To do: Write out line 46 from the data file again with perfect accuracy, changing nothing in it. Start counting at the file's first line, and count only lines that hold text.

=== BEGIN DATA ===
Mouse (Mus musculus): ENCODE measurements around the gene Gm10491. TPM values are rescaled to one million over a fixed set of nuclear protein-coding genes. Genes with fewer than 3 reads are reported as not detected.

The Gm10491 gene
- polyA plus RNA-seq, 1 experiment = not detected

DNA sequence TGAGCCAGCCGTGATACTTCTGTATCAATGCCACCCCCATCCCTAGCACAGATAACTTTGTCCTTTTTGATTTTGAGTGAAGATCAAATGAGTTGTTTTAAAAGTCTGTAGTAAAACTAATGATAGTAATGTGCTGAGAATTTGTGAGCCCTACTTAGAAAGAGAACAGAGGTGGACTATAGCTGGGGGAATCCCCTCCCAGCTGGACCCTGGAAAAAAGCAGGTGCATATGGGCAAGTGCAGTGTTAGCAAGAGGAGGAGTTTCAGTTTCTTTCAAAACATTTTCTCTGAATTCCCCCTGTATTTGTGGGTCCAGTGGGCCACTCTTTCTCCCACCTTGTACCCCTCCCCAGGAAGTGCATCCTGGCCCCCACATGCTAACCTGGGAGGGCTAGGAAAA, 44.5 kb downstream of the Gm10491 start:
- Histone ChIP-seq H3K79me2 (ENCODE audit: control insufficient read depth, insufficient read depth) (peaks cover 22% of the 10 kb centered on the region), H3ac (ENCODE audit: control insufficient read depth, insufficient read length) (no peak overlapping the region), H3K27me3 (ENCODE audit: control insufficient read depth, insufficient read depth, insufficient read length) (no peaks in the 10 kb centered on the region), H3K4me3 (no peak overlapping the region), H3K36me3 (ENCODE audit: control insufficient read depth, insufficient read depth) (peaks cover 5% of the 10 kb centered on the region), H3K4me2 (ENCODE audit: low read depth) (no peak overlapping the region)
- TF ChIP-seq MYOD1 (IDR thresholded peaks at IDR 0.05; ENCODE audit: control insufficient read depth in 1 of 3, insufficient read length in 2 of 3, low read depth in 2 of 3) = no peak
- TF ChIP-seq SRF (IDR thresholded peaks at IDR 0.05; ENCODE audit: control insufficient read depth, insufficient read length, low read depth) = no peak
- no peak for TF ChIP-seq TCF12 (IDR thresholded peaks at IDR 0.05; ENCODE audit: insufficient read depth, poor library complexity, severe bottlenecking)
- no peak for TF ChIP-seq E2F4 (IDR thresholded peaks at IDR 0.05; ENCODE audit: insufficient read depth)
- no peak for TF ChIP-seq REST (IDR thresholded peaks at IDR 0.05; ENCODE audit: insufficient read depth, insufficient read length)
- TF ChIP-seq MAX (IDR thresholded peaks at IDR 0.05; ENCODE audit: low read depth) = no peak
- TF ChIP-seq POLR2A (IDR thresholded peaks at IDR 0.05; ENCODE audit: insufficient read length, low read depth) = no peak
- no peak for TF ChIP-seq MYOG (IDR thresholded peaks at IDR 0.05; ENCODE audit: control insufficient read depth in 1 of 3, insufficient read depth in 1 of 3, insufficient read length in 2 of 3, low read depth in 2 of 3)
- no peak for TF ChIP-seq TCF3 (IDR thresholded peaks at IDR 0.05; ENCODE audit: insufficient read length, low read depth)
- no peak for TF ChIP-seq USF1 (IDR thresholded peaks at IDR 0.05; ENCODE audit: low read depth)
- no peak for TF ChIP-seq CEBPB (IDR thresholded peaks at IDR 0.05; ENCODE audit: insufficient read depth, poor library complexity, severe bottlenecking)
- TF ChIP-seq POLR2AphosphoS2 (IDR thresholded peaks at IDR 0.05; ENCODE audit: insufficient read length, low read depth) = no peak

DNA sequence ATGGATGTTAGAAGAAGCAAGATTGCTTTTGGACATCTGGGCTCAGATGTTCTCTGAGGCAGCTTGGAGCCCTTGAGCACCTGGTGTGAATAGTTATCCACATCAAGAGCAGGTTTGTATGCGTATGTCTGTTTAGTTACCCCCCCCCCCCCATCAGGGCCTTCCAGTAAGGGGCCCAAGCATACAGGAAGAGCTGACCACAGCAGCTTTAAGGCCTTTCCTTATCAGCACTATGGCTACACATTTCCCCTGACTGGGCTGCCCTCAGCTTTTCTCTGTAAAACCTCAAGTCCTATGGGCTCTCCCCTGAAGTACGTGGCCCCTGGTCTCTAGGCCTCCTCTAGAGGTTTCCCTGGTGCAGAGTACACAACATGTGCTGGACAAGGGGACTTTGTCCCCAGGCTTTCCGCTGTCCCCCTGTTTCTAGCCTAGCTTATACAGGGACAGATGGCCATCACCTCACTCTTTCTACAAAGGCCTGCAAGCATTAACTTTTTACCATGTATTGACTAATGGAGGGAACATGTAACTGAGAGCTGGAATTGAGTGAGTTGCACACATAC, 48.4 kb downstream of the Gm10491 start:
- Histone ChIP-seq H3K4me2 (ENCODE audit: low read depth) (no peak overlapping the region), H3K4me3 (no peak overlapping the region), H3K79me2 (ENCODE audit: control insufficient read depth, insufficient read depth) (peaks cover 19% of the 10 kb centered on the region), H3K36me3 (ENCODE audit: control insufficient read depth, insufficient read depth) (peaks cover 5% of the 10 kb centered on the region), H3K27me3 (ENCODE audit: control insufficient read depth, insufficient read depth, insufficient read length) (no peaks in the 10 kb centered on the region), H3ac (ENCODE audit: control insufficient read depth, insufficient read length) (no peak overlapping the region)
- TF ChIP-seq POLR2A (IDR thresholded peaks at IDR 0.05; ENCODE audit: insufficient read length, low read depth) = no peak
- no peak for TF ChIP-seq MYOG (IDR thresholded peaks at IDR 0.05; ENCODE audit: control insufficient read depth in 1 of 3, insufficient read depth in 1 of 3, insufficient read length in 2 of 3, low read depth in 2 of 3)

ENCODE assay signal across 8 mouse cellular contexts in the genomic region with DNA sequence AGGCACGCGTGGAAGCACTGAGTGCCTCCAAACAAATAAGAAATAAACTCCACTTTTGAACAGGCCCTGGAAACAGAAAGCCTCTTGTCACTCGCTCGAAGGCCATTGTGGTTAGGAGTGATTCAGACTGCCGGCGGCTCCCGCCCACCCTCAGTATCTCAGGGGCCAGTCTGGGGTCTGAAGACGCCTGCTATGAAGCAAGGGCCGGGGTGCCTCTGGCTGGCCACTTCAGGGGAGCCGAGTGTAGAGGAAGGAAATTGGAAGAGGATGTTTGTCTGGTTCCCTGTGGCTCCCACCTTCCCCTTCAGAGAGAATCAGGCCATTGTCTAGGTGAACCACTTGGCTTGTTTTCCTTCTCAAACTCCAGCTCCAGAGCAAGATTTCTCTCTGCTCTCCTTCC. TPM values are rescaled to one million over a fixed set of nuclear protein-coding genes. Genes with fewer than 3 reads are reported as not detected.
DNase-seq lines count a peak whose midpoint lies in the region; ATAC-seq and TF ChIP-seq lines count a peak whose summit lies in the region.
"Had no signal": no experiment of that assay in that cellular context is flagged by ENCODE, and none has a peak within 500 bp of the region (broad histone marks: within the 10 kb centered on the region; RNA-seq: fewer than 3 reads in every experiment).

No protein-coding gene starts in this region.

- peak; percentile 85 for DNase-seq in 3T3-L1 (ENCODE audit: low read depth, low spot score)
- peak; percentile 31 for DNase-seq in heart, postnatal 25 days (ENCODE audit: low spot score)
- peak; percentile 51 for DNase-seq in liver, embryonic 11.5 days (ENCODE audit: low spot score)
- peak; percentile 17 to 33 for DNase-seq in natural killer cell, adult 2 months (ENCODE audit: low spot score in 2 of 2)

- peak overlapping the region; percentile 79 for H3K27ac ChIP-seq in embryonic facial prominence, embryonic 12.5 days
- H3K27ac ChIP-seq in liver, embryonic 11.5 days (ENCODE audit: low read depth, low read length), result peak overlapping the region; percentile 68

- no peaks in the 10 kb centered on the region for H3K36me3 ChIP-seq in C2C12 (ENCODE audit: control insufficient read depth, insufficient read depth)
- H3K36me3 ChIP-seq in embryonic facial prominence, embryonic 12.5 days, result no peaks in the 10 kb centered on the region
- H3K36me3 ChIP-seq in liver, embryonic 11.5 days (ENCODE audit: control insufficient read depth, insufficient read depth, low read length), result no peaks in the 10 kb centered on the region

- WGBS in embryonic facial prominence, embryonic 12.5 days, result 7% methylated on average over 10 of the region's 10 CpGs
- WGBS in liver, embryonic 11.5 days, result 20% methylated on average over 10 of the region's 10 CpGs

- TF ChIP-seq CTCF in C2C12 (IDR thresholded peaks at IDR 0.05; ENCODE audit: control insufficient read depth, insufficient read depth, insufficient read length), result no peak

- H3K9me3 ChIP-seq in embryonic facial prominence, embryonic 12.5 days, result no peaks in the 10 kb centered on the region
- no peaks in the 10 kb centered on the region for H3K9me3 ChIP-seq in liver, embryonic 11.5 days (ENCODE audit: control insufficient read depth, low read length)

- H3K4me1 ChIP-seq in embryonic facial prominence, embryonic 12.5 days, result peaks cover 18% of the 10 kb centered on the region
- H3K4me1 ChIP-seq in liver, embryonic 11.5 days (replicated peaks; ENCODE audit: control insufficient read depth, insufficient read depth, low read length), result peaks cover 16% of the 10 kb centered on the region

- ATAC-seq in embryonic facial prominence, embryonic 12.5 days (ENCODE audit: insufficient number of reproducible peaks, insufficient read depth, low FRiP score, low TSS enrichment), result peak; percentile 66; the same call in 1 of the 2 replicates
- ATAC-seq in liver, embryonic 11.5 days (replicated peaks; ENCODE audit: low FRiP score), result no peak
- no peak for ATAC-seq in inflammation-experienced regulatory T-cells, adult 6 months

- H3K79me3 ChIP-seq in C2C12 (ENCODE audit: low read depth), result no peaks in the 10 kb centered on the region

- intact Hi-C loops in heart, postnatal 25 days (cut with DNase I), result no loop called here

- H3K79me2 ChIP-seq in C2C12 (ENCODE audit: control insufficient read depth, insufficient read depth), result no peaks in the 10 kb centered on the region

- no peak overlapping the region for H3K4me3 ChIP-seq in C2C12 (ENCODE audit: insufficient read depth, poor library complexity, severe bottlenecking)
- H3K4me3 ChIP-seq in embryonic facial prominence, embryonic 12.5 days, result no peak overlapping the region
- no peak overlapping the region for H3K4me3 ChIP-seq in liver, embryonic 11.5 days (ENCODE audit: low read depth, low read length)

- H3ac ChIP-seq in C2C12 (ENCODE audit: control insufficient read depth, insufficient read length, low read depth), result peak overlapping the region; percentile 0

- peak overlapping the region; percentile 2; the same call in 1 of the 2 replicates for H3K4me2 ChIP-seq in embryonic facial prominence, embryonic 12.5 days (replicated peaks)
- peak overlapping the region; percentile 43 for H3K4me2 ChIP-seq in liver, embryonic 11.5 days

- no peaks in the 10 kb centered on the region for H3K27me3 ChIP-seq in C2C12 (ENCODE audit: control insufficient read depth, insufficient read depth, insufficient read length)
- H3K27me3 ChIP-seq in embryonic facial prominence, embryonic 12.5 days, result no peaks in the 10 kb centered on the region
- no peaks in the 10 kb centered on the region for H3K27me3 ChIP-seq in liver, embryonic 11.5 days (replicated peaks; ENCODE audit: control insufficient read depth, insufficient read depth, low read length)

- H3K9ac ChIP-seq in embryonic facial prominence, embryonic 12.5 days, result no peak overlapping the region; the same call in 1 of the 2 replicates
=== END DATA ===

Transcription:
- intact Hi-C loops in heart, postnatal 25 days (cut with DNase I), result no loop called here